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Death for two in rape and murder case

Legal Correspondent

``The case falls in rarest of rare category''

New Delhi: The Supreme Court has slapped death sentence on two youths for raping an 18-year-old girl and murdering her.

A Bench of Justices Arijit Pasayat and Lokeshwar Singh Panta said, ``proportion between crime and punishment is a goal respected in principle and in spite of errant notions, it remains a strong influence in the determination of sentences. Anything less than a penalty of greatest severity for any serious crime is thought to be a measure of toleration that is unwarranted and unwise. Uniformly disproportionate punishment has some undesirable practical consequences.''

Shivu and his accomplice, in their early 20s, were convicted and sentenced to death by the trial court for raping the girl and murdering her on October 15, 2001 in Badrenahalli village in Kollegal taluk. The Karnataka High Court confirmed the death sentence.

The appellants contended that the case was based on circumstantial evidence and there was no inference to prove the guilt of the accused. Therefore, death sentence was unwarranted, they argued.

Dismissing the appeal, the Bench said: ``Where a case rests squarely on circumstantial evidence, the inference of guilt can be justified only when all the incriminating facts and circumstances are found to be incompatible with the innocence of the accused or the guilt of any other person.''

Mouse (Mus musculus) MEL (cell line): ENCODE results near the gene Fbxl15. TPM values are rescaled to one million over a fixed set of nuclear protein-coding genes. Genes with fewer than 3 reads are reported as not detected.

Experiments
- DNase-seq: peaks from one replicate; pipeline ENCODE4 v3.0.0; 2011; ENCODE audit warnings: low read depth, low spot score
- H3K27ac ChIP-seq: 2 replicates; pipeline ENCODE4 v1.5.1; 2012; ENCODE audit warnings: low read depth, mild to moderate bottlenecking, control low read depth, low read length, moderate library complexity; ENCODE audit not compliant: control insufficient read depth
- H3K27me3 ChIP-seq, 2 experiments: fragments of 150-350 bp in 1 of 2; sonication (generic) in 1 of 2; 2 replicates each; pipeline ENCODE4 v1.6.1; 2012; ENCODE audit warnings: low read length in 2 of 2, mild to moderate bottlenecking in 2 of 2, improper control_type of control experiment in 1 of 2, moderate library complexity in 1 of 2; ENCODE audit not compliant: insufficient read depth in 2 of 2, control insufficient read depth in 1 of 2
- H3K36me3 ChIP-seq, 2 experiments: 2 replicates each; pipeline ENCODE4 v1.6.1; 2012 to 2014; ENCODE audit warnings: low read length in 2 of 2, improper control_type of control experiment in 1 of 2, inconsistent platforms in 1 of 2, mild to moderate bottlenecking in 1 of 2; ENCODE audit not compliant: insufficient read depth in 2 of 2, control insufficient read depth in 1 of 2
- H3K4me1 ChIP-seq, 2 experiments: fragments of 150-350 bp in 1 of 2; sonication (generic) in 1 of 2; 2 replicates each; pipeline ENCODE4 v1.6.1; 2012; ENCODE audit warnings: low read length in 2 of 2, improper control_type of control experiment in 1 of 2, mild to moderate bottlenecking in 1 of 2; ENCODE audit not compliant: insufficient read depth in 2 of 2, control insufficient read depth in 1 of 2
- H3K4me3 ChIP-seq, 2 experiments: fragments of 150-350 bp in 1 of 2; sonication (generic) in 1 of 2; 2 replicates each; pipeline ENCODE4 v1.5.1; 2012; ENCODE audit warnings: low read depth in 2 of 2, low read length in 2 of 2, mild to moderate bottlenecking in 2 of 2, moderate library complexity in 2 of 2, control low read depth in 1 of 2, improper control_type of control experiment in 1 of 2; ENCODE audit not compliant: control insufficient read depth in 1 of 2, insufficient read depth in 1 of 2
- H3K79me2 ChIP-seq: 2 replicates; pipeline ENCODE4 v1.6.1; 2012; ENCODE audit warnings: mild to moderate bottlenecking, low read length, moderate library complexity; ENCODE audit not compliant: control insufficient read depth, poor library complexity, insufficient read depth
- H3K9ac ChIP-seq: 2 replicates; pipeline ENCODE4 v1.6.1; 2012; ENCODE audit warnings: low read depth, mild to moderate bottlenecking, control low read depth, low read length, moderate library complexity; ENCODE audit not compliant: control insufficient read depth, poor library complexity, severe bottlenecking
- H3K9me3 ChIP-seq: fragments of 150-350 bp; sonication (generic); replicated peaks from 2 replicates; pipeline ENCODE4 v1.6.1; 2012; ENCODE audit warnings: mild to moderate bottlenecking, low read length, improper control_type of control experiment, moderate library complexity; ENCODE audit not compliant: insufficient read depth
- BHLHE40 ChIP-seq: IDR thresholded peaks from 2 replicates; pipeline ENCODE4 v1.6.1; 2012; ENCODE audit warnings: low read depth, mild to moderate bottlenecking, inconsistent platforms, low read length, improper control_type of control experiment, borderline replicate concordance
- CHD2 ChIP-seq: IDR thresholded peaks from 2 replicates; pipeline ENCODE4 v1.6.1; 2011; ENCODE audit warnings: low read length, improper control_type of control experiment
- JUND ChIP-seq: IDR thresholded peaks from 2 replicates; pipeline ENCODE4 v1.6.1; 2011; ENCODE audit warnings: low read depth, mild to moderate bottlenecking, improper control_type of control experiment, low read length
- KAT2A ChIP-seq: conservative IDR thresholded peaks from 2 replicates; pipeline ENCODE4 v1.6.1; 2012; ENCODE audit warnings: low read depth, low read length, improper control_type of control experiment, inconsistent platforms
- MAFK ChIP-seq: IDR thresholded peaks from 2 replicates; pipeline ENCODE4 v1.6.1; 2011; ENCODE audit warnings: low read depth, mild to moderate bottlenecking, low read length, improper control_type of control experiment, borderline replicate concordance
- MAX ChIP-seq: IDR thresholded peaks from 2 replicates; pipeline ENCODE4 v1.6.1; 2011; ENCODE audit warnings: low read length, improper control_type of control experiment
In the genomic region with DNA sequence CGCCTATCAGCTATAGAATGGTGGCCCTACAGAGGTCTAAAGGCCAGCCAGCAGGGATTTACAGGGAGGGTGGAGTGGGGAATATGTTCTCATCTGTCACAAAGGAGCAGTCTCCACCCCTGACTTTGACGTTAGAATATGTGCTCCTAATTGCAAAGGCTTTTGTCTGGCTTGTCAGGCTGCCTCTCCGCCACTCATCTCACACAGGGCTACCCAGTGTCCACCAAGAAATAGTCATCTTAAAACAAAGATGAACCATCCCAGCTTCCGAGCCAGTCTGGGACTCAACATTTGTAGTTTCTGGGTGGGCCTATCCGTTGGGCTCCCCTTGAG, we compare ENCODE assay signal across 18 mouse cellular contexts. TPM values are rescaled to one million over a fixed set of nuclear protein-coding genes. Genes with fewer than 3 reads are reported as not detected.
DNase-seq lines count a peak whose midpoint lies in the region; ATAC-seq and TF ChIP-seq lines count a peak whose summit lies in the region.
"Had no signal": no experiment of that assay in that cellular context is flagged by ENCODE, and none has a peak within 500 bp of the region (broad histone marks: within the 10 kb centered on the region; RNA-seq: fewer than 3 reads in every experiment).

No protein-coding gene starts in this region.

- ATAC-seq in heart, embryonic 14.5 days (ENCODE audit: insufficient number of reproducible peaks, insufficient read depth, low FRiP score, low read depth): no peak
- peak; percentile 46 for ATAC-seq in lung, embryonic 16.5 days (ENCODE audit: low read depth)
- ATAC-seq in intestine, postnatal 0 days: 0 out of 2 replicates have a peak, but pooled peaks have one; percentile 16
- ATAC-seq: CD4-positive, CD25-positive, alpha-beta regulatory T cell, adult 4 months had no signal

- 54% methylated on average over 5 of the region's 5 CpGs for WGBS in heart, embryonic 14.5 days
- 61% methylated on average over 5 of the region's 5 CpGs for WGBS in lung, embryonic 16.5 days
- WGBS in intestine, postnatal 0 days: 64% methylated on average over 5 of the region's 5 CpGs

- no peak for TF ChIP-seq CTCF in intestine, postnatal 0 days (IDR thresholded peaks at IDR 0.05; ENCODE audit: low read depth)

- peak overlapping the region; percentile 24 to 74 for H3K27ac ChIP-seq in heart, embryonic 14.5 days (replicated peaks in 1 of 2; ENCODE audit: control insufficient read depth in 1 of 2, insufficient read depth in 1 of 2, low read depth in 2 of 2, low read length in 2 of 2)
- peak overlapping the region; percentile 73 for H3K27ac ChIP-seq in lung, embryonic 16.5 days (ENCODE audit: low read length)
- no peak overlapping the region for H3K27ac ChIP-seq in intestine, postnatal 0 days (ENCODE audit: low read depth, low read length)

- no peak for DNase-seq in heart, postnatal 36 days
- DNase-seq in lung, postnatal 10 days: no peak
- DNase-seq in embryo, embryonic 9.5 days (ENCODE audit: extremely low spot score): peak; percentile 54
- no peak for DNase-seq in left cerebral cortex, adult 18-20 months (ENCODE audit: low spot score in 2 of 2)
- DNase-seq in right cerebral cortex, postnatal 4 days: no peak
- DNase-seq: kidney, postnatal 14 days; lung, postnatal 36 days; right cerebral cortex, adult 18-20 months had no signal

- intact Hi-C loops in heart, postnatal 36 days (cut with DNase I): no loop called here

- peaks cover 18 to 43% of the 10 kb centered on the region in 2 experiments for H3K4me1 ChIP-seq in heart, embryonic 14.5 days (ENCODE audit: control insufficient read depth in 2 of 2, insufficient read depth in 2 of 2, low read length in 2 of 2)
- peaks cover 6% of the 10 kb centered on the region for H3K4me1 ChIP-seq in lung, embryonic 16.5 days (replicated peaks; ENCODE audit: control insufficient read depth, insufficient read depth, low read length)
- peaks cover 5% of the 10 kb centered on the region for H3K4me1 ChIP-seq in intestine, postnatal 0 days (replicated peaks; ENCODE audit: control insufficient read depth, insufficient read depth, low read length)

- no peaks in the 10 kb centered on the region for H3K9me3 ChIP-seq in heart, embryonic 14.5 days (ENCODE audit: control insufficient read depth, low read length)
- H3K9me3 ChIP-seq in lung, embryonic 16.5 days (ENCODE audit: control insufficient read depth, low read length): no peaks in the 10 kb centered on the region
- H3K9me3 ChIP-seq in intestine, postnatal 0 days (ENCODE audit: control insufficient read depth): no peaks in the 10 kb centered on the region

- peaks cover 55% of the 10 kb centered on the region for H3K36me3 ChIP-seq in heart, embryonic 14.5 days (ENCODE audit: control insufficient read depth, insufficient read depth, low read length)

The Bench said when evidence on record was analysed on the principles laid down, the inevitable conclusion was that the prosecution had established the guilt of the accused.

Writing the judgment, Mr. Justice Pasayat said for the offence of murder ``life imprisonment is the rule and death sentence is an exception.''

In rarest of rare cases when collective conscience of the community was so shocked that it would expect the holders of judicial power to inflict death penalty irrespective of their personal opinion as regards desirability or otherwise of retaining death penalty, death sentence could be awarded.

The Bench said: ``Death sentence can be imposed when the murder is committed in an extremely brutal, grotesque, diabolical, revolting or dastardly manner so as to arouse intense and extreme indignation of the community.''

The Bench said: ``We have no hesitation in holding that the case at hand falls in rarest of rare category and death sentence awarded by the trial court and confirmed by the High Court was appropriate.''

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